They are all dead now, but thanks to the work of many their thoughts were kept, we have a record. It is quite a thing and often holds the key to the plain truths of what it was like to live in this war at home and abroad, be it in a factory or a trench. Although age has wearied them, you know that what they’re saying has more basis in fact than any amount of opinion from the other established sources because they were there. They experienced the now buried landscapes, saw the facts of it as they were, they saw the shells burst, lived with rats and mud, played cards, got bored, dreamt of home and saw their friends get killed or injured in the first real industrialised war.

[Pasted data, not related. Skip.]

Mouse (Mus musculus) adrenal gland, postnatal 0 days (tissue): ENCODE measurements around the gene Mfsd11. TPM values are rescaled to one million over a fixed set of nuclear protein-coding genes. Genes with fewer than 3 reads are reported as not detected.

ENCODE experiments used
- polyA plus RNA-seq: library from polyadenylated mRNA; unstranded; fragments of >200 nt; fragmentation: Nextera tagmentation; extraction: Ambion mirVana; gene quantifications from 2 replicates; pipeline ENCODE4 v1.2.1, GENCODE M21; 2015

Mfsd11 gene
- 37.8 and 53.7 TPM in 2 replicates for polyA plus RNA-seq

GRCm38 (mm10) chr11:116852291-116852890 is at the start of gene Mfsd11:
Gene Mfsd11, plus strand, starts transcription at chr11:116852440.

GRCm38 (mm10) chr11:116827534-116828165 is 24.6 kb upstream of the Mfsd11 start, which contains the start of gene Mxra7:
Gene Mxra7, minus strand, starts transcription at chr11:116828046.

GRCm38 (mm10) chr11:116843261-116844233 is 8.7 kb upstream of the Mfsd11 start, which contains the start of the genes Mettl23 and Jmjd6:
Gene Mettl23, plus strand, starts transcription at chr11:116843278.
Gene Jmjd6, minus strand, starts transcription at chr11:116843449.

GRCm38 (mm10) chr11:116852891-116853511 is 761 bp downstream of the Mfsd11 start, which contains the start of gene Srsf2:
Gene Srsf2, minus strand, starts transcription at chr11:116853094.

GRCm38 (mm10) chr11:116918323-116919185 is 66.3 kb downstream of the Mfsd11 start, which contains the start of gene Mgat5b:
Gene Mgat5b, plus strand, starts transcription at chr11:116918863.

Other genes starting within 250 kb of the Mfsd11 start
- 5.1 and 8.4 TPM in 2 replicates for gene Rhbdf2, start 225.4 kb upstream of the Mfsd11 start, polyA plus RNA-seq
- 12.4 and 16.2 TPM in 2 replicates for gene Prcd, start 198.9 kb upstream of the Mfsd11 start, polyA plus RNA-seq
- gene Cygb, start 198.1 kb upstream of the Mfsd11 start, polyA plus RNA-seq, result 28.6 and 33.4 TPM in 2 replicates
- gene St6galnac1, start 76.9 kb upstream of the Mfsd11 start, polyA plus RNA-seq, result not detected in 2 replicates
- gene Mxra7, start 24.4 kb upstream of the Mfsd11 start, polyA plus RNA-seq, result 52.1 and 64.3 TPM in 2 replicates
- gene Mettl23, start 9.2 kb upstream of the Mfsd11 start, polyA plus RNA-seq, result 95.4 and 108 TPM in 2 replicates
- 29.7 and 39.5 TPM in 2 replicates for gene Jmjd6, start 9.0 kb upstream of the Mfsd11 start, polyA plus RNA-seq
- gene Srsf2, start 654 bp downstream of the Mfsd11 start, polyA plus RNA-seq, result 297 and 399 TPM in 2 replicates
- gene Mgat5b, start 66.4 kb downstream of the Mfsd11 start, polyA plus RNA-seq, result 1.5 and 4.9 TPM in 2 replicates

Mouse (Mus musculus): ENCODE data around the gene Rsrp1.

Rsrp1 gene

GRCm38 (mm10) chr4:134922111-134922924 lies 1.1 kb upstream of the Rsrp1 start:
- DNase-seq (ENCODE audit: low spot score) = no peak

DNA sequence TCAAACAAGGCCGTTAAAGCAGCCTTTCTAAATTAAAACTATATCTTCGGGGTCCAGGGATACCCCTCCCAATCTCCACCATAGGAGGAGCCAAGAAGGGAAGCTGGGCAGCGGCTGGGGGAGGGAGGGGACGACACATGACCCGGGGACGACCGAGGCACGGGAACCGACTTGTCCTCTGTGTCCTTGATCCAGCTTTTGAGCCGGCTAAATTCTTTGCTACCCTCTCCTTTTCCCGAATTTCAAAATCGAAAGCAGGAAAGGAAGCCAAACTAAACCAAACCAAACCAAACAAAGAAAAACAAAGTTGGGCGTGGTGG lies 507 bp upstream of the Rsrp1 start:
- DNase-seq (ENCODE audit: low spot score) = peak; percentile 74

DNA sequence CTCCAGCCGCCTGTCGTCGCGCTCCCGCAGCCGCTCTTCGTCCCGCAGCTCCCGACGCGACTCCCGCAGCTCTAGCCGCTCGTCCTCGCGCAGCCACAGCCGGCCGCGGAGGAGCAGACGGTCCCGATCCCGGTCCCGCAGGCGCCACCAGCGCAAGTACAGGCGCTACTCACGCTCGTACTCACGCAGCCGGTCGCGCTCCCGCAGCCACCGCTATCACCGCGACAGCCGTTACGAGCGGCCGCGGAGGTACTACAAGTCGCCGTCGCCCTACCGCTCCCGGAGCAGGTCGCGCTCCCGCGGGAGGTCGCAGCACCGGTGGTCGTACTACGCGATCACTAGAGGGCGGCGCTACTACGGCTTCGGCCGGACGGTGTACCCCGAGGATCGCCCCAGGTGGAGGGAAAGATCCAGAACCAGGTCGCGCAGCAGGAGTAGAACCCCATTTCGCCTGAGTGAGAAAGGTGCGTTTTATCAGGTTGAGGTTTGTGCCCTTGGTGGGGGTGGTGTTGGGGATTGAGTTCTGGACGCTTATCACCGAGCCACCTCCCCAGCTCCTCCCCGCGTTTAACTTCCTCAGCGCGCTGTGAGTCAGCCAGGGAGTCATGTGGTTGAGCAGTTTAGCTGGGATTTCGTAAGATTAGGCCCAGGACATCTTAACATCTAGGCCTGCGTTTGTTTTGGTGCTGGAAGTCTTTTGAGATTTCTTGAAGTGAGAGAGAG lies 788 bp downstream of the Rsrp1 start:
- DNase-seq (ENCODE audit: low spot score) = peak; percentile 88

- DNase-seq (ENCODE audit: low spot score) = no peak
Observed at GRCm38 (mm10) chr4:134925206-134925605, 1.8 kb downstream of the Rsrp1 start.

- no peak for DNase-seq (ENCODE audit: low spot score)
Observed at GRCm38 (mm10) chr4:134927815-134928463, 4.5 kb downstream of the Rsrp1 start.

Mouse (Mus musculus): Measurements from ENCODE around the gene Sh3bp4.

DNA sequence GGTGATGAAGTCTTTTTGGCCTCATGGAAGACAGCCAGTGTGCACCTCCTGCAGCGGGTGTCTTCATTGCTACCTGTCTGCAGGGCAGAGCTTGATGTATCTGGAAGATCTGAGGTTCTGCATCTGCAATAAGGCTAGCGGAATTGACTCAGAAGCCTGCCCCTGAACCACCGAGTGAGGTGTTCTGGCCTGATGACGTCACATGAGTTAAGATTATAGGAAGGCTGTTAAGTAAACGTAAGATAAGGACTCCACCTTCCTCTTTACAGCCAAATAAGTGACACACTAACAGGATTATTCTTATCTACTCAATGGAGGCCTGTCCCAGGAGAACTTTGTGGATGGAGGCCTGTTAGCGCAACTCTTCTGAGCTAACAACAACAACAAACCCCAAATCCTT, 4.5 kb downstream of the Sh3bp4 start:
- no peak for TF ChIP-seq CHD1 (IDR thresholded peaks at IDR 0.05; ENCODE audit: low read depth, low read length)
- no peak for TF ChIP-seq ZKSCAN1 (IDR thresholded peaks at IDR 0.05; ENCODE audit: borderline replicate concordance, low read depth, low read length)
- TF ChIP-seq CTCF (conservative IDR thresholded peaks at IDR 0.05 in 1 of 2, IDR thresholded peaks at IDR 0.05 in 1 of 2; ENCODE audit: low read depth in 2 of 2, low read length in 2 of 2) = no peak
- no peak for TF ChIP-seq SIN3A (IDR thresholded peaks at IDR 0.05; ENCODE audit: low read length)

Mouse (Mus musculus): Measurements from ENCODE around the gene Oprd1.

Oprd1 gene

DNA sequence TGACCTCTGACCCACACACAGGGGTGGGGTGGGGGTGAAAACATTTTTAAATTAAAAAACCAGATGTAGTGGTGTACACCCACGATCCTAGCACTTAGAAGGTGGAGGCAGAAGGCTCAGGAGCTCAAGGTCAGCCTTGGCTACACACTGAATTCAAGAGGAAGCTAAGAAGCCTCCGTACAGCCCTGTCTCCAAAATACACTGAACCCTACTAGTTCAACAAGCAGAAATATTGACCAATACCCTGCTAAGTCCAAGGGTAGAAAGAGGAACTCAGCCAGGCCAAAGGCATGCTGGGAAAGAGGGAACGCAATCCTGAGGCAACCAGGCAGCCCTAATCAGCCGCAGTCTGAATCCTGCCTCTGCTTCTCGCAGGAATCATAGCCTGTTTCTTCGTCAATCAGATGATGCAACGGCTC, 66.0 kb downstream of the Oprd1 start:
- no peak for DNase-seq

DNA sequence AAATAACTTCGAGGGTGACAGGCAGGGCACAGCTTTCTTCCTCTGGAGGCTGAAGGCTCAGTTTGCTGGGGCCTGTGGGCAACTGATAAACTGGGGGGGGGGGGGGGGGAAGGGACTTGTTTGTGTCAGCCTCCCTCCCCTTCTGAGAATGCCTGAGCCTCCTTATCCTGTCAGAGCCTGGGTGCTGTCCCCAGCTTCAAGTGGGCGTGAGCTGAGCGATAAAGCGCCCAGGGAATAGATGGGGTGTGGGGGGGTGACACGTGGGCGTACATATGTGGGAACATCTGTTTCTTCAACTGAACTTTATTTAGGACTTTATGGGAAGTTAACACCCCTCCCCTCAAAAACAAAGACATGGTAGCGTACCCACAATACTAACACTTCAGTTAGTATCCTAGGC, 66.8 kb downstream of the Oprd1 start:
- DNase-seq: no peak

The problem is their voices are now increasingly drowned out by the drum-fire of the media mouthpieces following and followed by the establishment. We see our suited politicians on their jollies to the Western Front. The solemnly bowed heads followed by Champagne and vol-au-vents and chit-chat, they sit front-and-centre where the descendants of soldiers that took part as the ordinary Tommy will find it as difficult to get a seat as most of us are at an international sporting event once the corporations prawn sandwich brigade have taken all the freebies.